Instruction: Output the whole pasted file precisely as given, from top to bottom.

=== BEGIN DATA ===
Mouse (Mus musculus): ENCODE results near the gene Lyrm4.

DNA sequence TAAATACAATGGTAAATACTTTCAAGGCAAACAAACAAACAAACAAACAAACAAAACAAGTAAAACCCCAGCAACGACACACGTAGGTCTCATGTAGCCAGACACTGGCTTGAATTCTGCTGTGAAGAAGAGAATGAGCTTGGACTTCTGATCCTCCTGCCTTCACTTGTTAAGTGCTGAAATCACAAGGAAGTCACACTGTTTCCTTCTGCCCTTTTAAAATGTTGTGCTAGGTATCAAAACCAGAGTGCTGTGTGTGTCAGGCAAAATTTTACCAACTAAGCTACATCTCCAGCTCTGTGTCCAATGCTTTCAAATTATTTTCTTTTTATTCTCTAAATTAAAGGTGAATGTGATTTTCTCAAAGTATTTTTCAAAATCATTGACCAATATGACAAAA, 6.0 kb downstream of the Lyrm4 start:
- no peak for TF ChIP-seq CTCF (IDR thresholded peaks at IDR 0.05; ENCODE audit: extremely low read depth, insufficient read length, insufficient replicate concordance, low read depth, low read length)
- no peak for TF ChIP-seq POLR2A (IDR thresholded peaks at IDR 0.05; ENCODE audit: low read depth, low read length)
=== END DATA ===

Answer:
Mouse (Mus musculus): ENCODE results near the gene Lyrm4.

DNA sequence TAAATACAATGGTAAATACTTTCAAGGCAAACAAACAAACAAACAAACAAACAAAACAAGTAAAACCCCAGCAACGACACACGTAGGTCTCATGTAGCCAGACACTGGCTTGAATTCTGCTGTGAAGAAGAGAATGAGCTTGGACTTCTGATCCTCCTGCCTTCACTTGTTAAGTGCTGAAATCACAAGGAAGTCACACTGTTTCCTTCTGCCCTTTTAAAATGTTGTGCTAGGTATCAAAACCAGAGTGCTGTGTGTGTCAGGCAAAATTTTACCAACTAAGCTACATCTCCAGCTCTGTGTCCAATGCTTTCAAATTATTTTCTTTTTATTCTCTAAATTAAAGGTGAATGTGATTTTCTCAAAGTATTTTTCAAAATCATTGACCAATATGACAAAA, 6.0 kb downstream of the Lyrm4 start:
- no peak for TF ChIP-seq CTCF (IDR thresholded peaks at IDR 0.05; ENCODE audit: extremely low read depth, insufficient read length, insufficient replicate concordance, low read depth, low read length)
- no peak for TF ChIP-seq POLR2A (IDR thresholded peaks at IDR 0.05; ENCODE audit: low read depth, low read length)